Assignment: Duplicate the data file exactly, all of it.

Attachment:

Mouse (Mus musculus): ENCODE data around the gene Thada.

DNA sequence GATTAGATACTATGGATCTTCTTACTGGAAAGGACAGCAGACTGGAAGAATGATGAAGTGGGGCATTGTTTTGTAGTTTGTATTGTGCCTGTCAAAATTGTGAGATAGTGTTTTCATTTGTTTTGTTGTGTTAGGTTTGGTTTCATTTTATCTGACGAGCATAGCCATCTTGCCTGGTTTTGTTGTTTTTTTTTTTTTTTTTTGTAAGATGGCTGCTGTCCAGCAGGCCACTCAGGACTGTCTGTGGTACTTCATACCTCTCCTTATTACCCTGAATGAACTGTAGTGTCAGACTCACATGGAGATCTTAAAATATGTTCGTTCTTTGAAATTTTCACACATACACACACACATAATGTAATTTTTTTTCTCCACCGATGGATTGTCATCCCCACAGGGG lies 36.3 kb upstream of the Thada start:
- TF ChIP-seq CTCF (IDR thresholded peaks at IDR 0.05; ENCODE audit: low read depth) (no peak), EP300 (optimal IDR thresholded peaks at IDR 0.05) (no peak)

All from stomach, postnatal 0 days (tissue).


Mouse (Mus musculus): ENCODE data around the gene Thada.

DNA sequence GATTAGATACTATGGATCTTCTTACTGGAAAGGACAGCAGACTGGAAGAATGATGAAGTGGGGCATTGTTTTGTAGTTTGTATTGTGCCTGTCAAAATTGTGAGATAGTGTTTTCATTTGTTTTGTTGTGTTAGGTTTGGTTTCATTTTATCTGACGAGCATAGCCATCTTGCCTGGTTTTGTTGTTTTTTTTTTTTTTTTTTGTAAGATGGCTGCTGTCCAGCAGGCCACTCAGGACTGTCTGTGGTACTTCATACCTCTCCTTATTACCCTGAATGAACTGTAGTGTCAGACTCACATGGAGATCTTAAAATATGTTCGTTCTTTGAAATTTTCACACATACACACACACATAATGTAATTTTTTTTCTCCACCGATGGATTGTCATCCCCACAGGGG lies 36.3 kb upstream of the Thada start:
- TF ChIP-seq CTCF (IDR thresholded peaks at IDR 0.05; ENCODE audit: low read depth) (no peak), EP300 (optimal IDR thresholded peaks at IDR 0.05) (no peak)

All from stomach, postnatal 0 days (tissue).